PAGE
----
What if you opt for the 12-month pay but quit your position before the end of an academic year? (For example, give 30-days notice in December). Do you forfeit your 3 months of distributed pay that would have been paid over the summer months?

  • Hi and welcome to Academia SE. Could you please specify the country? The answer to "what if" questions is fairly dependent on the country, and frequently on the institution too. Further, what kind of position? Commented Nov 22, 2021 at 10:21
  • This would be a question for a lawyer, but I would be surprised if you keep the pay. Commented Nov 22, 2021 at 12:13

2 Answers 2


This probably depends widely on country (etc.), but the most logical solution would be that if you have fulfilled X% of the contracted duties then you are due X% of the agreed upon salary.

There might be penalties charged, however, if you cause disruption and it is expensive to find a replacement. But that isn't related to pro-rating. But any signed contract should spell that out, perhaps in a clause referring you to a stated policy.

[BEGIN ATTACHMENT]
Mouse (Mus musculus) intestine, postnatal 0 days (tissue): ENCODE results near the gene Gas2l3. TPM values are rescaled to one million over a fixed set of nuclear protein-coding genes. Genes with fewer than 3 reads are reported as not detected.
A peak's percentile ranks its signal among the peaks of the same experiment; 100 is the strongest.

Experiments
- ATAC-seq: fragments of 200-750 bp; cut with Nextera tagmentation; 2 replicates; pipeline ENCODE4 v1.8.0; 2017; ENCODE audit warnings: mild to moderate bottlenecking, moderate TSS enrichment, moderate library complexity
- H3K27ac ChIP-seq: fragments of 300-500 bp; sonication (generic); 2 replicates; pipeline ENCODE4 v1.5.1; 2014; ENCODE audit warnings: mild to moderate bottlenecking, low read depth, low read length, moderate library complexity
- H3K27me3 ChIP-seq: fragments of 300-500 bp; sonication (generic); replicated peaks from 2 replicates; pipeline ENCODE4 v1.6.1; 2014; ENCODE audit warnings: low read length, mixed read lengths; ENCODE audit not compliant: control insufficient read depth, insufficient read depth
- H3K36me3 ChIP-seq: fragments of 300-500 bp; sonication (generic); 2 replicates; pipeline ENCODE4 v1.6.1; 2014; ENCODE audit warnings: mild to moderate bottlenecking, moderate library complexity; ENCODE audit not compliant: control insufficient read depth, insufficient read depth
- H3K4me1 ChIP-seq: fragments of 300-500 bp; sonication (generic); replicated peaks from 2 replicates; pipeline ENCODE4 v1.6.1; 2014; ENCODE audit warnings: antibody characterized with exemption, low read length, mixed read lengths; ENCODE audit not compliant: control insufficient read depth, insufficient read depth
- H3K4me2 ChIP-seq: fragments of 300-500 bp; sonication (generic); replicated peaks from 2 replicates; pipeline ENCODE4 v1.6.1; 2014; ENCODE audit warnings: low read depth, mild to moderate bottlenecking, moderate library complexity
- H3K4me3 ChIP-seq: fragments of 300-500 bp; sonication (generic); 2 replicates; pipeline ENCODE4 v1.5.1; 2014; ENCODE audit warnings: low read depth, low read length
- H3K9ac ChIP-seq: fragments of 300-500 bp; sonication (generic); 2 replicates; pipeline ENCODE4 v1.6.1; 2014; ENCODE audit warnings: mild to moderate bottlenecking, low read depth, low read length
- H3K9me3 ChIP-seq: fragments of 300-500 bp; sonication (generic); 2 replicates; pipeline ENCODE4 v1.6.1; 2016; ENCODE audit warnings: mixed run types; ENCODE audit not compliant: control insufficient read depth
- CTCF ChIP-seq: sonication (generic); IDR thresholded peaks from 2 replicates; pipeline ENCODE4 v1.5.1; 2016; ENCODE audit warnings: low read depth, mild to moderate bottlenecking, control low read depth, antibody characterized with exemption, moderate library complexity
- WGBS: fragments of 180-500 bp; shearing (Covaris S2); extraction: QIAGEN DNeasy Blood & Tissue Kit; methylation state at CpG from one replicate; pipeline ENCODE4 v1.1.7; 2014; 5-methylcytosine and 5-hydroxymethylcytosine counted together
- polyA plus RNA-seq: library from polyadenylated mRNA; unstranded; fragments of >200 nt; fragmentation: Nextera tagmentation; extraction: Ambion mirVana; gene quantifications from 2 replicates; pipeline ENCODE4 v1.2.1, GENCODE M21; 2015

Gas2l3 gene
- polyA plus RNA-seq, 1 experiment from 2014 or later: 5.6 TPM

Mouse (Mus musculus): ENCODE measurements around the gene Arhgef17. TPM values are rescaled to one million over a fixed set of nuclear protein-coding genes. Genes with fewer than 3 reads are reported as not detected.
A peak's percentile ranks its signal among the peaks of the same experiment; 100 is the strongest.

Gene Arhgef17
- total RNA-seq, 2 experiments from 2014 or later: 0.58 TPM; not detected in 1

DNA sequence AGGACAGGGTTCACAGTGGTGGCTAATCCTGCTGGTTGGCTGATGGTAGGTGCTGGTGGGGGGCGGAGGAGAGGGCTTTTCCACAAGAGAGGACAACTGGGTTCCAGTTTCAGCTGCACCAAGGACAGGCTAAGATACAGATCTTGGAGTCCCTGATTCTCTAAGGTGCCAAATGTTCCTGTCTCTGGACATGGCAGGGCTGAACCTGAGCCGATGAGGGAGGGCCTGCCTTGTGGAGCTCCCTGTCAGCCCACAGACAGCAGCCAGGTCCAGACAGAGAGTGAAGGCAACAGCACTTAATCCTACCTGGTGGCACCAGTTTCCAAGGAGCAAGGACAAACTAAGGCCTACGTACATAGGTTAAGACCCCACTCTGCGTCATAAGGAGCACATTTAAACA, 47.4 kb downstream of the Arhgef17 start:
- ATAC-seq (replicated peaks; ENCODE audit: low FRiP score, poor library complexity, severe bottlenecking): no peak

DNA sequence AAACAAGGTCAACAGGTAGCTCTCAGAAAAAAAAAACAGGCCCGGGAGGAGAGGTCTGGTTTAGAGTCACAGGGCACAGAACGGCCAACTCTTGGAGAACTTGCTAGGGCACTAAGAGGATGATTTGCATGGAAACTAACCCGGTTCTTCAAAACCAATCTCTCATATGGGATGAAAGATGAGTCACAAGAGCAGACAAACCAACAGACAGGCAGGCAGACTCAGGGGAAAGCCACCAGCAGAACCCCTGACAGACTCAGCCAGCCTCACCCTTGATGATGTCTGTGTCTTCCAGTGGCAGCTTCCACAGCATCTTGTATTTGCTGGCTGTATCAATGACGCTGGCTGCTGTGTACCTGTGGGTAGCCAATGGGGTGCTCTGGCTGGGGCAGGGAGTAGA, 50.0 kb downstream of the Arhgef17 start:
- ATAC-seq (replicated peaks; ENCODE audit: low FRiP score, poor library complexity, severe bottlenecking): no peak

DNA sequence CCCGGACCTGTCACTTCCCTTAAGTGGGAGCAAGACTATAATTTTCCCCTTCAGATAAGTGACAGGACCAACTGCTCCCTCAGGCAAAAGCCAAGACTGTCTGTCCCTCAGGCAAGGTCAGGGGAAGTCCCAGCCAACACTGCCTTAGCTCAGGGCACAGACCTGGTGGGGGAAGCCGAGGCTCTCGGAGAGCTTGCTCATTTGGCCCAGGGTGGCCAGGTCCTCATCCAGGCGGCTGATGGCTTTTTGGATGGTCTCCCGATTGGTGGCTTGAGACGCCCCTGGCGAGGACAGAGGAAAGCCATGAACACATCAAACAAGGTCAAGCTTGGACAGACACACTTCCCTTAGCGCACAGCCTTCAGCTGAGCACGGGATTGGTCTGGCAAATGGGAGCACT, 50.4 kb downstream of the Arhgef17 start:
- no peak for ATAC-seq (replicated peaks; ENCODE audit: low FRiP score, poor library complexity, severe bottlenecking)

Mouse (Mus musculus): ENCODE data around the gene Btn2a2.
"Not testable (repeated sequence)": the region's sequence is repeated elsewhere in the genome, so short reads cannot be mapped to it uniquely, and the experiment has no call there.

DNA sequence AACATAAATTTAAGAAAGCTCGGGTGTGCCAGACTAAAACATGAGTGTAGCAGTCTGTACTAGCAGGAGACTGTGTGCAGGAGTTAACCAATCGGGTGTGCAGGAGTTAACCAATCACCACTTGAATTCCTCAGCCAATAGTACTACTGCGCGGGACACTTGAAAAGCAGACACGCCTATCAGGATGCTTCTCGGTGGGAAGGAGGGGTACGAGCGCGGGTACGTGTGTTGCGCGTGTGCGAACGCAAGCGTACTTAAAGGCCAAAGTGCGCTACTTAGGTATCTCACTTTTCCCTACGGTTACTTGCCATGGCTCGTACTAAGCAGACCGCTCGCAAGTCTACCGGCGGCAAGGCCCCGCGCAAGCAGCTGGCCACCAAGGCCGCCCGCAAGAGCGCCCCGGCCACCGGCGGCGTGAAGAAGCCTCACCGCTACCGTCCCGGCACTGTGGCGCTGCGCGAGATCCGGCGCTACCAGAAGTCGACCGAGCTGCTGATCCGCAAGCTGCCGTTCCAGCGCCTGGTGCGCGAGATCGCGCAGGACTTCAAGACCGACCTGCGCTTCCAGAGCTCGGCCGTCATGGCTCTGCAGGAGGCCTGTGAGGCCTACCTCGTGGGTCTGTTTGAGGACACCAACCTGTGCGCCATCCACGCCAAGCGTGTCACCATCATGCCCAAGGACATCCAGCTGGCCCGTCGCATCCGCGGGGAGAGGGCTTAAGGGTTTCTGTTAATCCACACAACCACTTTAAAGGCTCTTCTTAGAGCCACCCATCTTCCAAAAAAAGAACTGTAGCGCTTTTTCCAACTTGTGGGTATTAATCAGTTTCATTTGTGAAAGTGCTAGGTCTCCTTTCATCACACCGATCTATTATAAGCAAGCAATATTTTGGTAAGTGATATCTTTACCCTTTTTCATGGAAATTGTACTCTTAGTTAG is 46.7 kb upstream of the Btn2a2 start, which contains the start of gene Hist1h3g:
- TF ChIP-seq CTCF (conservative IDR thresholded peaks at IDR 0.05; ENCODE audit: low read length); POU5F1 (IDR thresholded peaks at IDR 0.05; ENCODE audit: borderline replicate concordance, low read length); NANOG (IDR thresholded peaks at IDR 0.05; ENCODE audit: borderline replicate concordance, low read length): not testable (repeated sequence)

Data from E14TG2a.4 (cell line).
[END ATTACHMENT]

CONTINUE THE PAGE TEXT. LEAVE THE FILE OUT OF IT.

But pro-rating the salary, when there are no duties over the extra three months is just an accounting trick that makes it possible for faculty to have a regular paycheck, easing their own financial considerations. It isn't a "gift" in any way that can be withheld. You have earned the money for the work you've done.

The HR department can help you answer the specifics if you are actually contemplating this. It probably isn't necessary to consult a lawyer unless bad things actually happen.


In my experience, your pay stubs will actually itemize "summer savings" separately -- so you'll see the full 9-month salary, and then among your other deductions (taxes, etc.), you'll see that 1/4 of your salary is applied to a "summer savings" account. Whatever money is in that savings account when you quit will be paid out to you; it is your money that was paid in consideration of duties already performed. Whether it is paid out immediately or over the summer as planned will depend on your institution's policies (though I suspect immediately is more likely, so they can "close the book" on you).

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